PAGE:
The Capitol - Washington DC

Government Funding: Better Late Than Never? Although a comprehensive spending bill is about six months overdue, this week the U.S. Congress finally made substantive progress toward funding the federal government for the 2024 fiscal year. As of the time of the Buzz’s publication on March 8, 2024, the U.S. Senate was finalizing a six-bill, $467.5 billion legislative package to fund agencies such as the U.S. departments of Agriculture, Commerce, Energy, Interior, Justice, Transportation, and Veterans Affairs, among others. President Biden was expected to sign the legislation into law later in the day. A second group of six bills must be passed by March 22, 2024, to avoid a partial federal government shutdown. This second batch of funding measures includes the Labor, Health and Human Services, and Education bill, which funds the U.S. Department of Labor (DOL) and National Labor Relations Board (NLRB). This particular bill is always a bit contentious, and along those lines, a group of Democrats from the Congressional Labor Caucus has requested increased funding for the NLRB, as well as removal of long-standing language that prohibits the Board from using funds to establish an electronic voting process for union representation. So, while Congress got some funding issues squared away this week, we still have a ways to go.

House Committee Presses EEOC on DEI-Related Enforcement. On March 1, 2024, leading Republicans on the U.S. House of Representatives Committee on Oversight and Accountability sent a letter to U.S. Equal Employment Opportunity Commission (EEOC) Chair Charlotte Burrows seeking information and a briefing concerning the Commission’s enforcement practices “in light of concerns that some U.S. companies may be incorporating racially discriminatory policies into decisions related to recruiting, hiring, job assignments, and promotions.” Specifically, the letter requests “[a]ll documents and communications related to or referencing the Supreme Court’s decision in Students for Fair Admissions, Inc. v. President and Fellows of Harvard College.” Chair Burrows has stated that even after the Supreme Court of the United States’ June 2023 decision, “[i]t remains lawful for employers to implement diversity, equity, inclusion, and accessibility programs that seek to ensure workers of all backgrounds are afforded equal opportunity in the workplace.” Readers should check out our DEI Under Scrutiny blog series.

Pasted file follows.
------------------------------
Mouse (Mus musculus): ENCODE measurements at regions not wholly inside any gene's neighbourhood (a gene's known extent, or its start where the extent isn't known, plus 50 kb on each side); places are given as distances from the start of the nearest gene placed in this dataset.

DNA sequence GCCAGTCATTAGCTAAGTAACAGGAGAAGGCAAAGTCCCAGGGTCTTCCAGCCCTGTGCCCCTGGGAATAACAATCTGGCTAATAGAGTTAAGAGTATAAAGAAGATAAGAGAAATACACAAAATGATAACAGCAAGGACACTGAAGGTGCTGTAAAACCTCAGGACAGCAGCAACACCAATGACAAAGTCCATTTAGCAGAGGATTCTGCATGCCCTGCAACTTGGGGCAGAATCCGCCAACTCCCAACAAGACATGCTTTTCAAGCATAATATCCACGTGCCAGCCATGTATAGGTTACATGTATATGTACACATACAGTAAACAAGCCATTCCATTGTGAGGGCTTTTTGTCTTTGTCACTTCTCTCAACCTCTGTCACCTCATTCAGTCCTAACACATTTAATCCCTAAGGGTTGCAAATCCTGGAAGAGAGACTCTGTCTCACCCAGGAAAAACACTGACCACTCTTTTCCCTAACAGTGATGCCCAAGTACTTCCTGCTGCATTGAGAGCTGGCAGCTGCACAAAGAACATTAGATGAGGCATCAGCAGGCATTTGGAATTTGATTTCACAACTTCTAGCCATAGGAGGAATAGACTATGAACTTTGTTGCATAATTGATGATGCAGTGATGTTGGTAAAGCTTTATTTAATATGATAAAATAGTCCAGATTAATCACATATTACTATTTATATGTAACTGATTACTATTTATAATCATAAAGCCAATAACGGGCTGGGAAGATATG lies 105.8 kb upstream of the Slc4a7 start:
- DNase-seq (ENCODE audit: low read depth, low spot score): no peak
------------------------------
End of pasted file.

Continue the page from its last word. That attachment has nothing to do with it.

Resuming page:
DOL’s Independent Contractor Rule to Go Into Effect? As of this writing, the DOL’s new independent contractor rule is scheduled to go into effect on Monday, March 11, 2024. Here is the latest on where things stand with regard to opposition on the eve of the rule’s becoming effective:

  • The rule is subject to multiple legal challenges in different federal courts, but it is not known whether any of the judges in these cases will issue a decision before the rule becomes effective. As a reminder, the new rule, which was finalized on January 9, 2024, rescinds the Trump-era independent contractor regulation (which focused on an individual’s control over his or her work, and the individual’s opportunity for profit or loss) and replaces it with a complicated and potentially confusing “totality-of-the-circumstances analysis of the economic reality test” that will likely lead to more workers being classified as employees.
  • On March 6, 2024, Senator Bill Cassidy (R-LA), and Representative Kevin Kiley (R-CA) introduced Congressional Review Act (CRA) resolutions in the Senate and House, respectively, to rescind the rule. Of course, even if Congress were to vote to rescind the rule (there are currently no Democratic sponsors of either resolution), President Biden is likely to veto the resolution.

NLRB’s Joint-Employer Rule to Take Effect? Pending a ruling by the judge in the Eastern District of Texas or further notice from the NLRB, the Board’s joint-employer rule becomes effective on March 11, 2024. According to a recent memo from NLRB General Counsel Jennifer Abruzzo, “[t]he Board is also planning to issue further guidance when the Final Rule becomes effective.”

DOL’s OT Rule Advances. On March 1, 2024, the DOL transmitted its final rule amending the Fair Labor Standards Act’s overtime regulation to the Office of Information and Regulatory Affairs. This action likely means that a final rule will be published in several weeks, which would be consistent with the April 2024 timeframe set forth in the most recent regulatory agenda. As proposed, the rule would increase the salary basis requirement for the exemption from minimum wage and overtime pay from $35,568 to $55,068 per year (a 55 percent increase), or perhaps even more, as the DOL has stated that the final rule “will use the most recent data available, which will change the dollar figures.” The proposal also includes a provision to automatically update the salary basis threshold every three years.

Hoop, There It Is. Congress might be shooting air balls when it comes to funding the federal government on time, but the members rebounded this week by drawing up a play to introduce a bicameral resolution (S. Res. 572) to honor University of Iowa point guard Caitlin Clark for becoming the all-time leading scorer in the history of National Collegiate Athletic Association Division I basketball. The resolution notes that because of Clark and her teammates, “women’s sports are being covered and talked about at the national level in the United States with the same fervor as men’s sports.” Of course, it was the Iowa congressional delegation that went hard in the paint for Clark, and they are undoubtedly hooping that the resolution will be a slam dunk.


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New York City, NY, USA - October 11, 2017: American flag flapping in front of corporate office building in Lower Manhattan
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